Q. How did you end up working on the upcoming Comedy Central Reductress pilot?
I’d previously interviewed to be a writer on a different late night show and met their head writer, Lauren Ashley Smith, with whom I got along really well. I ended up not getting that job, but Lauren also ran the room for the Reductress pilot, and she very kindly remembered me and brought me in!
Q. And now, you are newly staffed on the LATE NIGHT WITH SETH MEYERS. Congratulations! Can you give us a snapshot of what a regular day in the writers' room looks like?
A. Thank you so much! That’s very kind. And sure! I just wrapped up my first week. The job is truly a dream. Everyone is incredibly kind and silly and sweet. We all get to work sometime between 9am and 9:30am, and then depending on whether you’re writing monologue jokes or sketches, you have different deadlines throughout the day. I’ve been writing for the monologue this week, so I read the news and write jokes and send them in. The head writer selects the ones he likes best and prints out the selected ones for Seth to read. All the monologue writers get together in Seth’s office, where he reads through all the selected jokes and picks his favorites, and those then get read at rehearsal with an audience. They usually cut a few jokes depending on how rehearsal goes. Then later, we tape the show! It’s all ridiculously fun.
Q. Given the industry experience you've accumulated already in your few years since participating in Harvardwood 101, what are your thoughts when you look back on the program today?
A. It was a fun time! I had only been to LA with my family when I was a kid, so it was cool to see what it was like from an industry perspective.
Q. What's your advice for Class of 2019 Harvard alumni eager to pursue their passions in the arts/media/entertainment, but who also need to find a way to be financially stable?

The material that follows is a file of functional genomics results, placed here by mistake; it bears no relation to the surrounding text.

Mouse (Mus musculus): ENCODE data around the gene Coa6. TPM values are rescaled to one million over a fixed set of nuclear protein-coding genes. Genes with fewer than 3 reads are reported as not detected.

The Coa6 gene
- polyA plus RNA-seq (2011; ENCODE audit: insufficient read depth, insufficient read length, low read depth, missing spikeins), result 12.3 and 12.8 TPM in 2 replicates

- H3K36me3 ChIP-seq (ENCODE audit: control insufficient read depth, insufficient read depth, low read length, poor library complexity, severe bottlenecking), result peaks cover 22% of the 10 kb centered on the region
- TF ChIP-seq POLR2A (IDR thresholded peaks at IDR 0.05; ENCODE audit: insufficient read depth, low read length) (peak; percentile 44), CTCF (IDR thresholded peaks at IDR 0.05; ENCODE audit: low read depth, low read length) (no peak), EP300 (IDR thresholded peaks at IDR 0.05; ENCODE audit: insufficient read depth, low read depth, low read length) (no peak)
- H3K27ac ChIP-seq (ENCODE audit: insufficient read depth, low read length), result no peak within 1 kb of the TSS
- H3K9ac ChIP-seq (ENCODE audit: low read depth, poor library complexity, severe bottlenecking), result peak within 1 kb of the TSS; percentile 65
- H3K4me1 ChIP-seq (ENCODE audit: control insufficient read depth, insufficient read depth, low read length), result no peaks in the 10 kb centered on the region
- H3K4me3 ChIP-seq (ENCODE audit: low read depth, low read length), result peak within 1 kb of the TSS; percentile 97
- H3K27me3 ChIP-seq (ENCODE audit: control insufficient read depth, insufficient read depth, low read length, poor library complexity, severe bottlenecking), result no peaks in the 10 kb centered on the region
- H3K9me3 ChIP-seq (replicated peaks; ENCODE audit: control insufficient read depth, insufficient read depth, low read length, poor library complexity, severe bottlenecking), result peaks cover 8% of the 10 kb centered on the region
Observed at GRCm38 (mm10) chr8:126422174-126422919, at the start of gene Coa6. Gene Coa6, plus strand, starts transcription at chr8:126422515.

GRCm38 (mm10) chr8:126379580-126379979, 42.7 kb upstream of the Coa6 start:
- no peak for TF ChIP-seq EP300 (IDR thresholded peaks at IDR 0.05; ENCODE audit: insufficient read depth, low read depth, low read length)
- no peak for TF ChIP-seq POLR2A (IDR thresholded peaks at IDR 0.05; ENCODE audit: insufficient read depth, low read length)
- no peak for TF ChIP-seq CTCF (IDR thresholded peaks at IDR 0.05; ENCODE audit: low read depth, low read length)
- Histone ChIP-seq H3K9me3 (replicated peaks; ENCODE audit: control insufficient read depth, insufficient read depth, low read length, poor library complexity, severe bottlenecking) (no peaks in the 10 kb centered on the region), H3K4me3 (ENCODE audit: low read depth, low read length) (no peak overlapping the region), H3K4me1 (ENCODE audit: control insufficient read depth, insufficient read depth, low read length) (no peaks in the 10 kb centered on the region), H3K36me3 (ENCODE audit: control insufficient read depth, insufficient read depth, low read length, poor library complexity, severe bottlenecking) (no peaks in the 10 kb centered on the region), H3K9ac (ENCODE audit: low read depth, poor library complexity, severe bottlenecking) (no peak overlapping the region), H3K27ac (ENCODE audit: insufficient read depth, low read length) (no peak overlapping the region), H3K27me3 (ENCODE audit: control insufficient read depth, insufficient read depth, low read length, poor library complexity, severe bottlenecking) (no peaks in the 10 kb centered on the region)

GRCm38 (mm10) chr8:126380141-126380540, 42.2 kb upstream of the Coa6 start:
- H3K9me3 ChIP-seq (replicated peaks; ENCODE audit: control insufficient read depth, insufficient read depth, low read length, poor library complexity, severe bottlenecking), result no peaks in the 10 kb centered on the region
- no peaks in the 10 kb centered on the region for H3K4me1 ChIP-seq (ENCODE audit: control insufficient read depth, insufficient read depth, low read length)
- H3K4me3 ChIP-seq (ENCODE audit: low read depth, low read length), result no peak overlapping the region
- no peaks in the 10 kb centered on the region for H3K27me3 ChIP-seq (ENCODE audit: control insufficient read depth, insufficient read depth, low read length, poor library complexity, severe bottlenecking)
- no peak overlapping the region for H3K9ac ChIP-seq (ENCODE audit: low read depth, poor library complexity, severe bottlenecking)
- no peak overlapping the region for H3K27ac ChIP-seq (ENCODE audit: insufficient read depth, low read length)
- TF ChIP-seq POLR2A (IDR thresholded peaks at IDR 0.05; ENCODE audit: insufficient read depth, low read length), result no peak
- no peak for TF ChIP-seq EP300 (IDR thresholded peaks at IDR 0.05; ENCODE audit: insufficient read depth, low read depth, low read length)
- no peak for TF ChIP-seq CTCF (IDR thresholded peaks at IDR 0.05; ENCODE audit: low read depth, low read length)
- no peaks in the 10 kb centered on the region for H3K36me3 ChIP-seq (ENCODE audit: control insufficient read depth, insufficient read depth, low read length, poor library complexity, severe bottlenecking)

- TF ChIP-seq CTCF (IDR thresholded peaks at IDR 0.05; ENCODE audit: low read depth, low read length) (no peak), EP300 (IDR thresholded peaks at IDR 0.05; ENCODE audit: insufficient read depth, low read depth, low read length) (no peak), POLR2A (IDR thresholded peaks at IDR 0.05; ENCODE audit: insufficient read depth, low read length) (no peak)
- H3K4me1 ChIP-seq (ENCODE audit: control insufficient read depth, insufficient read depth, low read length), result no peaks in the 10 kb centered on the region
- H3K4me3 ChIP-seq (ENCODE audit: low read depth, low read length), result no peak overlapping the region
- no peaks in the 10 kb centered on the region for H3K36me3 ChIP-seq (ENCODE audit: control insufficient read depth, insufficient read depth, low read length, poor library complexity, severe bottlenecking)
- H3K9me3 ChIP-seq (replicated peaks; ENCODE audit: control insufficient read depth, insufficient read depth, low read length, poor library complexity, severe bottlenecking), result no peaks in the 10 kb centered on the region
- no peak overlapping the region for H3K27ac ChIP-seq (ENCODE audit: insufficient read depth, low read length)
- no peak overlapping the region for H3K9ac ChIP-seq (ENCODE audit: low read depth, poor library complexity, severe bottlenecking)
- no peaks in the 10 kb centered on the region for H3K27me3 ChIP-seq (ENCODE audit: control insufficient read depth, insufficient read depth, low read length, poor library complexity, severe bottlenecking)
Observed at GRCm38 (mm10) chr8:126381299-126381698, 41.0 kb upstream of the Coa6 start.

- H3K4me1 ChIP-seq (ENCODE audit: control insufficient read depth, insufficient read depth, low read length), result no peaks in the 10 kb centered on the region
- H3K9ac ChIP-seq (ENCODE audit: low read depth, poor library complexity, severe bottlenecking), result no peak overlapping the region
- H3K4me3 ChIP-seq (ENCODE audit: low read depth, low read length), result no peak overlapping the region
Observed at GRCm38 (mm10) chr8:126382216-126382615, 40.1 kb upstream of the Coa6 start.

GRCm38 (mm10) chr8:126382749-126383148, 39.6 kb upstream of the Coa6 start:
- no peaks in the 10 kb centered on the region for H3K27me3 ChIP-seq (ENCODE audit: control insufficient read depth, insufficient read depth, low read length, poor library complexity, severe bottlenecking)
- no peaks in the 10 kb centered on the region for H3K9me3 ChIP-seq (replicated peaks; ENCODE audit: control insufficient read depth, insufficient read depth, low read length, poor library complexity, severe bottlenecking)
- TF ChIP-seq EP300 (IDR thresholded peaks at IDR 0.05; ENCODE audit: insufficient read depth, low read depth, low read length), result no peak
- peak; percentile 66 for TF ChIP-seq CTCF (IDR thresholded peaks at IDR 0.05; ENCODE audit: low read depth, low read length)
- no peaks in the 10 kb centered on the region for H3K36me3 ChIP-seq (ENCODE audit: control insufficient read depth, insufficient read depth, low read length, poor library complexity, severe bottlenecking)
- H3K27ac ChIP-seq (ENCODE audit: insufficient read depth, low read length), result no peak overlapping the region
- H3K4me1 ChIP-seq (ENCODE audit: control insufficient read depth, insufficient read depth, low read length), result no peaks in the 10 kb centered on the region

A. Oh dang, I don't really know what I’m doing, but if I have to say: pick day jobs that don’t suck up your creative energy! I worked mostly as a freelance writer, but checks are often delayed so I also picked up jobs as a dogwalker, dogsitter, math tutor, pie shop cashier, and the world’s briefest babysitter. I started and quit day jobs like every three weeks because I didn’t want one that would either bore or mentally exhaust me. I really just wanted something that would give me a check so that I could go home after work ended and write/do comedy.
Q. You have accomplished a TON already. What's been your most favorite "I can't believe this is happening!" moment in your career thus far?
A. Oh my god, everything. Yesterday I accidentally woke up at 5:50am and then got so excited about going to work that I couldn’t fall back asleep. I ended up lying in bed for an hour, just listening to Simon & Garfunkel and trying to chill out. I’ve wanted to write for late-night television since high school, so truly, everything feels surreal. I feel like I’m living the wildest dreams of my thirteen-year-old self.
Check out Karen's website for more info about her writing and performances!